The church’s parking lot became a staging area, of sorts, for police and first responders who have flooded the north central Texas community since the blast.

Long lines of cars streamed by West’s community center, dropping off food, water and other rations throughout the weekend. Numerous church groups and restaurants handed out hot meals.

“These are our neighbors. They are coming to help,” Waco Police Department Sgt. William Patrick Swanton told reporters. “You will find that in Texas. You will find that across the United States. We put everything aside when it comes to these types of situations.”

The cause of the fire and explosion has not been determined yet, but investigators have isolated the center of the blast, Assistant State Fire Marshal Kistner said Sunday. The explosion left a large crater in the middle of the distributor, Kistner said.

Funeral arrangements are pending for those killed.

WEST, Texas (CNN) — The bodies of 14 people have been recovered in West, Texas, Sgt. Jason Reyes said Friday, two days after a fiery explosion ripped through the heart of the close-knit central Texas town.

blast-texasSixty people are unaccounted for, Sen. John Cornyn, R-Texas, said Friday.

He said authorities are checking to see whether any of them are in hospitals.

Reyes said 200 people have been injured and 50 homes have been destroyed.

“This is still being treated as a crime scene,” Reyes said.

Many questions remain about the fire and an explosion at a fertilizer plant Wednesday, which badly damaged a five-block area.

What caused the blast, so deafening its ground motion registered as an earthquake?

How many people died and how many were pulled from the charred rubble alive?

Was it the result of criminal activity?

Despite the flurry of questions, one thing is certain. The effect on the small town of West — population 2,800 — is massive.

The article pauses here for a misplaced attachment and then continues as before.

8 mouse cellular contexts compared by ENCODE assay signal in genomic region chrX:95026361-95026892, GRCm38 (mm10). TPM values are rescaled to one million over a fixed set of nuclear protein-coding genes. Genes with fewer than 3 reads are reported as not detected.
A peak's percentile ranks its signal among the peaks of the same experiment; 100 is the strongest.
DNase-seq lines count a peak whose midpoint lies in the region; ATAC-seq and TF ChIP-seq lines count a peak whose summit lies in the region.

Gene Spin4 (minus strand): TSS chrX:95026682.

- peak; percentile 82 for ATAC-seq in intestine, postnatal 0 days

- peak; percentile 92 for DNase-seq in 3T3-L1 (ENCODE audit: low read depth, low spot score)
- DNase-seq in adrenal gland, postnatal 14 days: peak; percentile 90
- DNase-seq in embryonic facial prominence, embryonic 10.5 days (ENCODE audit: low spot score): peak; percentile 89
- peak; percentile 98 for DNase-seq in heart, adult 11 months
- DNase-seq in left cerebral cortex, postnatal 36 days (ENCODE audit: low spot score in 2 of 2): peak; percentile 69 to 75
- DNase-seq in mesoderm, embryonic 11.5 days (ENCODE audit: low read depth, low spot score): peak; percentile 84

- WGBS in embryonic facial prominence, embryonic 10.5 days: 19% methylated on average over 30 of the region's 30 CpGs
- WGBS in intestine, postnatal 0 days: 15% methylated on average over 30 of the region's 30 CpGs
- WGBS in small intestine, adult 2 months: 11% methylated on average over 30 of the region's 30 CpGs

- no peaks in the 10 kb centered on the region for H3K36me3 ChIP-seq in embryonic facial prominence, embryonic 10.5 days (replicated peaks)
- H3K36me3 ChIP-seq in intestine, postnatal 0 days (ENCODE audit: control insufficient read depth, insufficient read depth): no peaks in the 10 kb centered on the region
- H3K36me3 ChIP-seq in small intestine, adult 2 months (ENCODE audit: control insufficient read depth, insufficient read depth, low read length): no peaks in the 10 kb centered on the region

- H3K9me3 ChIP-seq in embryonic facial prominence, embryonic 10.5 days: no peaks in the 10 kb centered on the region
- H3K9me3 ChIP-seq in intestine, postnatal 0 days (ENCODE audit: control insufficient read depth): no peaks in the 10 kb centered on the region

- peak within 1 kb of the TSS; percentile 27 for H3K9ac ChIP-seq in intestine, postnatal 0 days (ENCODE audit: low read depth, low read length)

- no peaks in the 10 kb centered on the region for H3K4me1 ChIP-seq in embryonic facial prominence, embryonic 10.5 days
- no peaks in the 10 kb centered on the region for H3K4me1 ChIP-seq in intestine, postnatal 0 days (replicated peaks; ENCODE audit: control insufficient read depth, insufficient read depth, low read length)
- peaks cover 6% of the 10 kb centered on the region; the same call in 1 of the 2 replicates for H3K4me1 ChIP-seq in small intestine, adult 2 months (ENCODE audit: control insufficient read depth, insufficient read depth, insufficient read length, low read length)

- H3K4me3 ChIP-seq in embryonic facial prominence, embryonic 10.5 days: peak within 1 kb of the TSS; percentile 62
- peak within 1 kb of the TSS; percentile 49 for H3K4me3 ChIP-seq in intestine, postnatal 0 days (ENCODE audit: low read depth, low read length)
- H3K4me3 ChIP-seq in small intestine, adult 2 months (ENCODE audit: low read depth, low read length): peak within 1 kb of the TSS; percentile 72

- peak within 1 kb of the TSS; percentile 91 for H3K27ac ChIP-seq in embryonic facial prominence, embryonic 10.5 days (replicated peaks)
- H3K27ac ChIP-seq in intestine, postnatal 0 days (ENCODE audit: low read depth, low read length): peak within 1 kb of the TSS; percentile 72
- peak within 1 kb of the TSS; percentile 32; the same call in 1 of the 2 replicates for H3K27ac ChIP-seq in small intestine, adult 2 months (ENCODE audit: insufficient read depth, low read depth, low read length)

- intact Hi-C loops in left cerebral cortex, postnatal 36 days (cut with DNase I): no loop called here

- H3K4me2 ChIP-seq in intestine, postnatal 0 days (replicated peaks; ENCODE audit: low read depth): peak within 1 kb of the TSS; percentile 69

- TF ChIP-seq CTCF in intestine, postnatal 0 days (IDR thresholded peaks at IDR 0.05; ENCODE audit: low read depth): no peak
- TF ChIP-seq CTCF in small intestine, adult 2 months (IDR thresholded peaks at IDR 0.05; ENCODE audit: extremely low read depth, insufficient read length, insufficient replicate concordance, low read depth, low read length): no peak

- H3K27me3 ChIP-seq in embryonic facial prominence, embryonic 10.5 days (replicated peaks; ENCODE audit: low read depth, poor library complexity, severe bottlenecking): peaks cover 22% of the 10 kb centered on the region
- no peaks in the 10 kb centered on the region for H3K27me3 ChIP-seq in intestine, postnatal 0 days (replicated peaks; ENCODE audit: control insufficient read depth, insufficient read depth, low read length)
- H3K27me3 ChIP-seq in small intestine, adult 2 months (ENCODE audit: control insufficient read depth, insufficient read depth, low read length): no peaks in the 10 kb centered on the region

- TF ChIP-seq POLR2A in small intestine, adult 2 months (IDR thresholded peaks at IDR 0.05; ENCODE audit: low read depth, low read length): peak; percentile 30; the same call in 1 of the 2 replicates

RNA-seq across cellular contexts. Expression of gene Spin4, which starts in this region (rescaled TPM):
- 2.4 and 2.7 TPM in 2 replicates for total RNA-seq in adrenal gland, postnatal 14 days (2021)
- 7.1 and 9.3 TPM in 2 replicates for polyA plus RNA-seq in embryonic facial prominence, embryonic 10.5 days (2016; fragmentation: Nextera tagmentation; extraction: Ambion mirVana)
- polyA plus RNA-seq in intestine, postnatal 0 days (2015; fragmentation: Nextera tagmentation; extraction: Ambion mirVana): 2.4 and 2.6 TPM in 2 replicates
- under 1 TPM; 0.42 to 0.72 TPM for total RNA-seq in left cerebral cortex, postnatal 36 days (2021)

The fertilizer plant explosion Wednesday night leveled buildings, ripped up walls and threw people on the ground blocks away.

About half the town was evacuated, including a nursing home with 133 residents.

It was still unclear early Friday what the exact number of casualties was.

Officials are treading cautiously on providing specific numbers on victims, but fire officials confirmed some deaths among their crew.

Five West firefighters, one Dallas firefighter and four emergency responders were killed, the State Firemen’s and Fire Marshals’ Association of Texas said in a statement Thursday.

So far 150 buildings have been searched and cleared, with more left to search, CNN’s Martin Savidge reported.

The structures are weakened, and need to be shored up before they can be searched.

Three firetrucks and one EMS truck were also destroyed.

The blast stunned residents and left behind a trail of charred devastation in the small town.

“There’s no way I would have ever dreamed that this would have happened,” paramedic Bryce Reed told CNN’s “AC360°.”

“I mean, it’s profound and it’s dire, and it hurts like hell,” he said. “But, you know, the main thing we wanted to convey is that … please keep the prayers coming. Please keep the thoughts coming.”

When he responded to the scene, it left him speechless, Reed said.

“I can tell you there’s absolutely no words that I possess that can convey adequately what I saw,” he said.

“It went from my hometown and my reality and my existence to a war zone in an instant, and I haven’t even had time to process that yet.”

He lost some friends, all volunteer emergency workers, just like him.